• Modernizing teacher preparation pre-service programs in higher education to prepare educators with the skills required to implement personalized, competency-based learning environments.

Education systems need to be designed with coherence around what students will need to learn and be able to do to succeed in postsecondary education, the workforce and civic life. Content delivery of basic skills such as reading, language arts and mathematics is necessary but no longer sufficient. Structures based on seat-time which result in awarding credit to students with minimum time exposed to content, rather than based on learning and mastery of the knowledge and skills necessary for postsecondary success and future career readiness or employability, are perpetuating entrenched inequities, harming the students that our education systems continue to leave behind. Transformation over the long-term requires both flexibility to create the conditions for the change and innovation, and also supports to drive equity, transparency, the ability for meeting students where they are, ensuring they are learning how to learn and developing the knowledge, skills and abilities they will need for future success.

Just as we want our students to grow into lifelong learners, policymakers could approach this challenge with a growth mindset, and with curiosity around the research on how students learn best and how youths develop.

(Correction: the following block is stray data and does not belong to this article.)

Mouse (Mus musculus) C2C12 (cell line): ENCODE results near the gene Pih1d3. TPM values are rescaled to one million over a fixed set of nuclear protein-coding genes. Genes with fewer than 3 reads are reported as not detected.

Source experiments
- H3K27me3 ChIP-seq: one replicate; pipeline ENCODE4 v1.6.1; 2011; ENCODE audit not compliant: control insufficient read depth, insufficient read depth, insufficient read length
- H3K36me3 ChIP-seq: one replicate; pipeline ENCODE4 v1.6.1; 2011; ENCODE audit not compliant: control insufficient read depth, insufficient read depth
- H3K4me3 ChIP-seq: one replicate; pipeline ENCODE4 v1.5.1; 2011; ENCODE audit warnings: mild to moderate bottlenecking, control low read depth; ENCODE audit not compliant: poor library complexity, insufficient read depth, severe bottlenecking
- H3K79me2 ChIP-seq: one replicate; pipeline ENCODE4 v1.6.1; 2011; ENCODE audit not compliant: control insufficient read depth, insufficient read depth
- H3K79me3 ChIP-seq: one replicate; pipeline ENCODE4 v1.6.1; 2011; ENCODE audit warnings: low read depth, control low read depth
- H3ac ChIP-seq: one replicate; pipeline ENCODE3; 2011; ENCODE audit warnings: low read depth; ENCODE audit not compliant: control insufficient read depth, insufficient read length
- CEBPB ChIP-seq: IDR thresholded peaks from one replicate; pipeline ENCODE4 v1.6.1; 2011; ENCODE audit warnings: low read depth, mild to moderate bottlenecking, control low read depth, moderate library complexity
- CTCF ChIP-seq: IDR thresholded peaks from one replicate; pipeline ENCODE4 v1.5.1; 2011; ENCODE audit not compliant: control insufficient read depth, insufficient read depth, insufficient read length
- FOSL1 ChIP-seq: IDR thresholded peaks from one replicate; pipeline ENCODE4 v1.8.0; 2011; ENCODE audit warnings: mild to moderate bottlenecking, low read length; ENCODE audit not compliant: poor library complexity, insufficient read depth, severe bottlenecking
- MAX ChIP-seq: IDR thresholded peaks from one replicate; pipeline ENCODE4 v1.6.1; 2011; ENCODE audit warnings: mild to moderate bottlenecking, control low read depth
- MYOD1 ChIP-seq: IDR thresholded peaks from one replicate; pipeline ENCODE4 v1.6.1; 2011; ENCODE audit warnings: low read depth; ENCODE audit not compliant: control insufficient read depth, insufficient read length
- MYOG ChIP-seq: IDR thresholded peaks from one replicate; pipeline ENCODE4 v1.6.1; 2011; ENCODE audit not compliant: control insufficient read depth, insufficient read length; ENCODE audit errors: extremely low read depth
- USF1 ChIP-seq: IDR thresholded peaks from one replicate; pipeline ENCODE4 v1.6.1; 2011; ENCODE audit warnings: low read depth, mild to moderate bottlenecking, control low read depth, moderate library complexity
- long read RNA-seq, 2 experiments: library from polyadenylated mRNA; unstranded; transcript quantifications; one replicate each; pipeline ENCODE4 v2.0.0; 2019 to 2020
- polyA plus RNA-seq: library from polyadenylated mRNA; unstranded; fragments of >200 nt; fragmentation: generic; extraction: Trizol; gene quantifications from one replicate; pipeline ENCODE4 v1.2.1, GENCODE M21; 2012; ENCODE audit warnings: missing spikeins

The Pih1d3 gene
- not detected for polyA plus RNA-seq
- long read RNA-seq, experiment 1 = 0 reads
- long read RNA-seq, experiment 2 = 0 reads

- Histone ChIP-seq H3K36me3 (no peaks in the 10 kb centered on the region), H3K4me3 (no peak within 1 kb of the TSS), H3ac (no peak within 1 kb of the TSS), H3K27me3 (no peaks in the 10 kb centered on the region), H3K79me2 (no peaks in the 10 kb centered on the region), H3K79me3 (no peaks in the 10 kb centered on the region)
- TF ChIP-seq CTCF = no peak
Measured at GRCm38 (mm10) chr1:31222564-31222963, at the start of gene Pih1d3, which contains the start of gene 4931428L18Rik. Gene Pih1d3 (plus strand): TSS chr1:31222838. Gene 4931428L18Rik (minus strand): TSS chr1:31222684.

Central to all conversations around transformation of K-12 education systems should be a steadfast commitment to equity, addressing structures that perpetuate racism and other bias. We need to be thinking differently about the theory of action that drives pedagogy, grading, transcripts, strategies and methods. The design flaw at the heart of the traditional system is the idea that students must be compared against each other, rather than against the knowledge and skills they will need to succeed. Success needs to be seen as inevitable with the right supports, rather than as a privilege that must be rationed and hoarded by an elite few.

The Every Student Succeeds Act (ESSA) gives states an incredible opportunity to start to change the conversation around what is truly possible if we focus on learning and meet each student where they are. While it may not be possible to effect this transformation over the course of months or even a few years, keeping the long-game in mind with a commitment to coherence in planning short-term tactics, will be essential to getting there over time.

Learn more about competency education and issues that need to be addressed in policy over the long-term in the paper Fit for Purpose: Taking the Long View on Systems Change and Policy to Support Competency Education.

Follow this blog series:
Learn more: